World Day against Trafficking in Persons
World Day against Trafficking in Persons
Today, 30 July 2018, marks the fifth World Day against Trafficking in Persons, which provides an opportunity to reflect on our shared responsibility and show solidarity with victims of this crime.
This year, the Inter-Agency Coordination Group against Trafficking in Persons (ICAT) decided to focus in particular on trafficking in children and young people, who represent 28 per cent of the total victims of trafficking identified worldwide (20 per cent girls and 8 per cent boys). Across regions such as Sub-Saharan Africa, Central America and the Caribbean, children account for an even higher proportion of identified trafficking victims, at 64 and 62 per cent respectively.
The vulnerability of children and young adults to trafficking is very high. Children and young people face considerable risks when, in the absence of safe and legal migration pathways, they must turn to smugglers to travel to distant countries, often unaccompanied. Protecting them is also particularly important as humanitarian crises and armed conflict have left children and young people at greater risk of being trafficked.
At the same time, human traffickers misuse the Internet and new technologies to broaden their reach, using apps and chat rooms to exploit and abuse young people. For example, young girls can be deceived into sham marriages or blackmailed into sexual exploitation and young boys can be lured using false promises of better work.
Even when children and young people are identified as victims of trafficking, they remain vulnerable. Many countries’ child protection systems are under-resourced, compounded by an acute lack of guardianship and other alternative care arrangements. Even when services are available they are often neither child nor gender sensitive. Trafficked children and young people are sometimes detained or placed in accommodation which is not suited to their needs, exposing them to the risk of further traumatization and re-victimization. Trafficked boys can face additional challenges, as gender stereotypes can prevent them from seeking or receiving the help they need, while girls may also be at risk of further exploitation and abuse due to gender discrimination and gendered poverty.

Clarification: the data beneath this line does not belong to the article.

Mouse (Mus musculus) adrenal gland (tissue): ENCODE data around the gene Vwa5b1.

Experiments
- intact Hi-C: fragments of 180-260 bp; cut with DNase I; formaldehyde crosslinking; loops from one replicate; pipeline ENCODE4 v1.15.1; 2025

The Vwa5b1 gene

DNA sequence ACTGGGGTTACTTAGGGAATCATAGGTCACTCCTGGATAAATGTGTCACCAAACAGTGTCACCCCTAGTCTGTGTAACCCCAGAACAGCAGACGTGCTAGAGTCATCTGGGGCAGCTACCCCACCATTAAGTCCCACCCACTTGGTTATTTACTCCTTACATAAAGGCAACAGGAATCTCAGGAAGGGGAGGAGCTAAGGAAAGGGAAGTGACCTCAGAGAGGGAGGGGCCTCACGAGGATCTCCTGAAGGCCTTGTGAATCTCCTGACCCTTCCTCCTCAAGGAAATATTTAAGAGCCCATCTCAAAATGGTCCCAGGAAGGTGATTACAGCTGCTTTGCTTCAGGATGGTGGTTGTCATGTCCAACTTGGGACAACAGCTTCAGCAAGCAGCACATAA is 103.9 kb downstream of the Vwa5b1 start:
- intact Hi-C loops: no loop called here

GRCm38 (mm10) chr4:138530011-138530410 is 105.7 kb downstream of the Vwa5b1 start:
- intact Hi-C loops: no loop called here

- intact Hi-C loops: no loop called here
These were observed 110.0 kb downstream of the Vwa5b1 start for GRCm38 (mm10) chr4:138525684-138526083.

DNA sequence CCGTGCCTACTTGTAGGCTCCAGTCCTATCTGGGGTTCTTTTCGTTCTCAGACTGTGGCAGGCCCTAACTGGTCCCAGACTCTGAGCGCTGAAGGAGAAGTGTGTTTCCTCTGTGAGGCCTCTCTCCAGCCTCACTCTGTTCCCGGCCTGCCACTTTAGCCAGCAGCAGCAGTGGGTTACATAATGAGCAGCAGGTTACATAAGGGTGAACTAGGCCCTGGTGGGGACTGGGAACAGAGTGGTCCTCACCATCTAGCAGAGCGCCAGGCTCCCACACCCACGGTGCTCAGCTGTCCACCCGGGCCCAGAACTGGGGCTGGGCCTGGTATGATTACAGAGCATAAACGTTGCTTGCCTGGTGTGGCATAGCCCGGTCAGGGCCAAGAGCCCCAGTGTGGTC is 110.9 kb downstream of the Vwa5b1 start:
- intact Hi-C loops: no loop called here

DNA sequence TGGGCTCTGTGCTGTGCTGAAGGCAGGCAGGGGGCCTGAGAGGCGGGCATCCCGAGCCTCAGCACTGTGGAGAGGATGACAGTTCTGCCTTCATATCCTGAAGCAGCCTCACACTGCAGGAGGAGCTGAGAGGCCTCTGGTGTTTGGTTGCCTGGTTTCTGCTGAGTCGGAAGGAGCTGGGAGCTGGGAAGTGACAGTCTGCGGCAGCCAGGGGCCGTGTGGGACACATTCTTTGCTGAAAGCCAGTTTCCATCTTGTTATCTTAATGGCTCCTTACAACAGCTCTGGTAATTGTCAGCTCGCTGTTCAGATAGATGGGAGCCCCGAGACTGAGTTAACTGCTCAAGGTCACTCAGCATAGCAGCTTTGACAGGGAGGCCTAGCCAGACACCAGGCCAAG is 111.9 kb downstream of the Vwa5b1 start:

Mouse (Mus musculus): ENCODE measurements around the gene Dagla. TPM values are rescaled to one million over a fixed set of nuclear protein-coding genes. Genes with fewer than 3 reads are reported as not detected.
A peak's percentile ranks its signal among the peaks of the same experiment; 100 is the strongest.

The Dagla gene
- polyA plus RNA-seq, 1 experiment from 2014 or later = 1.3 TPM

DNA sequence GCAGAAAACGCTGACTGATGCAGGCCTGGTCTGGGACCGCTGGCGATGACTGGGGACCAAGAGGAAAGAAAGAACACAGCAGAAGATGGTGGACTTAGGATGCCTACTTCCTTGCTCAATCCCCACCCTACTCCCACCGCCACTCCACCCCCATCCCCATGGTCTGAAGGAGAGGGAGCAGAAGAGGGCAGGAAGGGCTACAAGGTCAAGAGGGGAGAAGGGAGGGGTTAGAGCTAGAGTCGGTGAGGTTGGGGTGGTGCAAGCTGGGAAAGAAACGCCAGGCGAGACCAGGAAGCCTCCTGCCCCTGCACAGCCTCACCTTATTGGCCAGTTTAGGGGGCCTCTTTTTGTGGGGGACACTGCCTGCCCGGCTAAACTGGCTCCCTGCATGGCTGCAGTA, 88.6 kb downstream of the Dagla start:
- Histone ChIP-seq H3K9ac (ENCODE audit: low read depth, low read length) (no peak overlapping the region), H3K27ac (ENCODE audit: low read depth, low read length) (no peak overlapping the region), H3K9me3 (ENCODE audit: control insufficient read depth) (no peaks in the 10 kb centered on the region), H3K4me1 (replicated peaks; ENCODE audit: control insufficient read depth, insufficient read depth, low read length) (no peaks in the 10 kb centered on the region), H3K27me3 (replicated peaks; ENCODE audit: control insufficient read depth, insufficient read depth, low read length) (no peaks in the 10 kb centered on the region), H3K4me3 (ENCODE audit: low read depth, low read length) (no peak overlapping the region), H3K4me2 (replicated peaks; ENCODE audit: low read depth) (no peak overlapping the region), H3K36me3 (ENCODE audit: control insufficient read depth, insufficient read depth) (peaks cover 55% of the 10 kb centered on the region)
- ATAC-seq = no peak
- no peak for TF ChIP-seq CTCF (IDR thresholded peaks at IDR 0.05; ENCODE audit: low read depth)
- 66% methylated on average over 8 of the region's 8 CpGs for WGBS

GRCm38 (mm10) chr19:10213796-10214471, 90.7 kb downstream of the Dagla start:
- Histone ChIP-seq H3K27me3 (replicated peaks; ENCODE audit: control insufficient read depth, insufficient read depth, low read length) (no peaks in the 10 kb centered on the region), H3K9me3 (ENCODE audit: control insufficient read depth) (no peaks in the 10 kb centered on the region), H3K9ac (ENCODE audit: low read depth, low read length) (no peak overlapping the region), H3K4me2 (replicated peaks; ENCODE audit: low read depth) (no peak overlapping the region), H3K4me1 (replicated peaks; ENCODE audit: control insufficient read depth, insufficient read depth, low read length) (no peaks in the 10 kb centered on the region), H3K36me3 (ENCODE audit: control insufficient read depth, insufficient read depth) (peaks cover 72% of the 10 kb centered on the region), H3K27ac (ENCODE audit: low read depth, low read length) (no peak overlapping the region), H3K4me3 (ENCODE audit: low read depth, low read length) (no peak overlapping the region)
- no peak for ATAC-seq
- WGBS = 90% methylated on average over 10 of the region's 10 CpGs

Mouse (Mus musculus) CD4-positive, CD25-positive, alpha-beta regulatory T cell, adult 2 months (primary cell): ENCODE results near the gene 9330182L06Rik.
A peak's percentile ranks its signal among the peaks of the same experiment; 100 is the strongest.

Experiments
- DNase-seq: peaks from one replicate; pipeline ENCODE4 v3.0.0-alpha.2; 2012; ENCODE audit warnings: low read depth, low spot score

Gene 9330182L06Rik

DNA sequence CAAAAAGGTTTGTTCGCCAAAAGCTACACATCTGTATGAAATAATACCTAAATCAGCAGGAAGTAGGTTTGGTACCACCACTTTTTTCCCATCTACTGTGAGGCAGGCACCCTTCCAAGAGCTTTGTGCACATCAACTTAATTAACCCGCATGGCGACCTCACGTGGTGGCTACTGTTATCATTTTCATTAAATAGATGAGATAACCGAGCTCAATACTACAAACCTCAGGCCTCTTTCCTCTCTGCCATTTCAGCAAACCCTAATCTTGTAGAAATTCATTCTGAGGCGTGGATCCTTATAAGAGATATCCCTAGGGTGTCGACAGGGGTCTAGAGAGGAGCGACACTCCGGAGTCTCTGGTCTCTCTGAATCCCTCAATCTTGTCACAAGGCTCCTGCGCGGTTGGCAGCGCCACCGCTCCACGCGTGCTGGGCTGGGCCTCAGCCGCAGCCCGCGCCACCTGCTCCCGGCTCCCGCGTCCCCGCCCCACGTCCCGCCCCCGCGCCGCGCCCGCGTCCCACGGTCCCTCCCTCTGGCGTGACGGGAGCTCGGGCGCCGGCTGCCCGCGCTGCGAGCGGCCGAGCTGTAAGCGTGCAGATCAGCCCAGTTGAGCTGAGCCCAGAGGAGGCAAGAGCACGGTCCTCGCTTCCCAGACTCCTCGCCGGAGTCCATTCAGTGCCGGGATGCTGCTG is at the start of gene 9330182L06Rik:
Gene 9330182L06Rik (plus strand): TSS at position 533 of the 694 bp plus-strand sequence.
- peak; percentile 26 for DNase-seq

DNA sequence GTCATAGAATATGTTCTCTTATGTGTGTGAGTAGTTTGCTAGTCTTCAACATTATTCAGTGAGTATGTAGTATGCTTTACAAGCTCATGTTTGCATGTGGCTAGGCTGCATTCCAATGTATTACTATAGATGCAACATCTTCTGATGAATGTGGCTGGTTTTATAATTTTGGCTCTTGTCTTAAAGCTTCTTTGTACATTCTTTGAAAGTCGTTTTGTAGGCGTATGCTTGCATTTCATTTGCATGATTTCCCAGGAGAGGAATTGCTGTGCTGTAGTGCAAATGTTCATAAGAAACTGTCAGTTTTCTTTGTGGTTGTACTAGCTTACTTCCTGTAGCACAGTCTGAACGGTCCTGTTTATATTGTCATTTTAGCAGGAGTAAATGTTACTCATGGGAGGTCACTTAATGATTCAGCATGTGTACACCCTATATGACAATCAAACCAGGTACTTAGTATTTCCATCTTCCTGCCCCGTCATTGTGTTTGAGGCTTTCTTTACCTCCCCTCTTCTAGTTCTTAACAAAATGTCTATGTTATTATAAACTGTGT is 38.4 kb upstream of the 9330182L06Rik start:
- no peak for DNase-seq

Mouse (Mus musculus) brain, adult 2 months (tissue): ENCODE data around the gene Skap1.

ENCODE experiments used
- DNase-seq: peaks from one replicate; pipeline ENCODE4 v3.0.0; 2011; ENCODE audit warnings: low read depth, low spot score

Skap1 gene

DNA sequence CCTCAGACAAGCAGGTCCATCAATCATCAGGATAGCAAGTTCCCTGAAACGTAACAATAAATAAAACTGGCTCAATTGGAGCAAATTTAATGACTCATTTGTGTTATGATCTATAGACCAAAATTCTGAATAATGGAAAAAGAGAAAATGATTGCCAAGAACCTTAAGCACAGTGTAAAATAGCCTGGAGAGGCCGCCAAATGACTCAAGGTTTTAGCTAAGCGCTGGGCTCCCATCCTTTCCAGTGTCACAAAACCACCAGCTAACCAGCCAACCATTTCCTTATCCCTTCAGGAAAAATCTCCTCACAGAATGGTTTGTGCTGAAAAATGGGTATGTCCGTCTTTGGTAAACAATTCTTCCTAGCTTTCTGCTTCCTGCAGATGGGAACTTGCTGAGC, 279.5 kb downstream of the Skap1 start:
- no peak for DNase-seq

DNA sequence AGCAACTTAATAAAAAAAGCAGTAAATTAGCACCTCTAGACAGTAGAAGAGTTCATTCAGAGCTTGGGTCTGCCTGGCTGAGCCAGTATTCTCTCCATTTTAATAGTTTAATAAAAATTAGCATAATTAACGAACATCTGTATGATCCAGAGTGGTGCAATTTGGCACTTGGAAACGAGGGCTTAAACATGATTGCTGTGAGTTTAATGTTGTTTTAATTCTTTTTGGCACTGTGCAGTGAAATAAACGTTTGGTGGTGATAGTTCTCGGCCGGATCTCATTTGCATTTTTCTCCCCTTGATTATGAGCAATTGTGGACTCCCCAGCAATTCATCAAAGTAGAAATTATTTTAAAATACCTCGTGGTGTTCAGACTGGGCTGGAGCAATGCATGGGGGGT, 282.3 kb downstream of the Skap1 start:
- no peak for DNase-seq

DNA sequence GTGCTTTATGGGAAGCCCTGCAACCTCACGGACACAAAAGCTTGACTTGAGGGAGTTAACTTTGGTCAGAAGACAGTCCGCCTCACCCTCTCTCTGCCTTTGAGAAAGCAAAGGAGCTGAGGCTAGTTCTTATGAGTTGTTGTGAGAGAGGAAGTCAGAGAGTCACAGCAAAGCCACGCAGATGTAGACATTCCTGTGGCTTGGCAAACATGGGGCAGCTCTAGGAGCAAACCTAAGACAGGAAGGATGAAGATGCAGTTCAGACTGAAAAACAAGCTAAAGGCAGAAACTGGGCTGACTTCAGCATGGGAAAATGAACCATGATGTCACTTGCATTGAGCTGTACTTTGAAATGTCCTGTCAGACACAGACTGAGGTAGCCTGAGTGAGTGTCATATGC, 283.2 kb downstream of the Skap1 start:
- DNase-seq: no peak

There is thus a dire need to strengthen the international response to trafficking in children and young people, ensuring that the best interests of children and young people protected under the Convention of the Rights of the Child are upheld. National counter-trafficking responses should ensure a high standard of protection and support, taking into account the special vulnerabilities, rights and needs for trafficked children and young people.
To assist in the elaboration of a child-specific international response, today ICAT released an Issue Brief addressing the scale of trafficking in children and young people, and discussing child-specific drivers and challenges. ICAT also formulated a series of key recommendations, stressing first and foremost the importance of placing the best interests of the child as the primary consideration in laws, policies, programmes and interventions on human trafficking.
To launch the Issue Brief, ICAT organized a panel discussion in New York, together with the Group of Friends United against Human Trafficking and the non-governmental organization, Rani’s Voice. UNICEF, the 2018 Chair of ICAT, moderated the event and presented the key messages pinpointed in the Issue Brief.
Ms. Saskia Blume, Policy Specialist on Migration and Displacement, UNICEF, on behalf of ICAT 2018 Chair, stressed that “for child protection systems for trafficked children to be effective, they need to be connected across borders. If we are really serious about the protection of children on the move, cross-border cooperation will not only be between law enforcement but also between protection actors”.
Mr. Yury Fedotov Executive Director of UNODC, Coordinator of ICAT, also delivered a video-message, highlighting that “Effective action against human trafficking, that takes to heart the best interests of children and young people, requires coordination and cooperation.”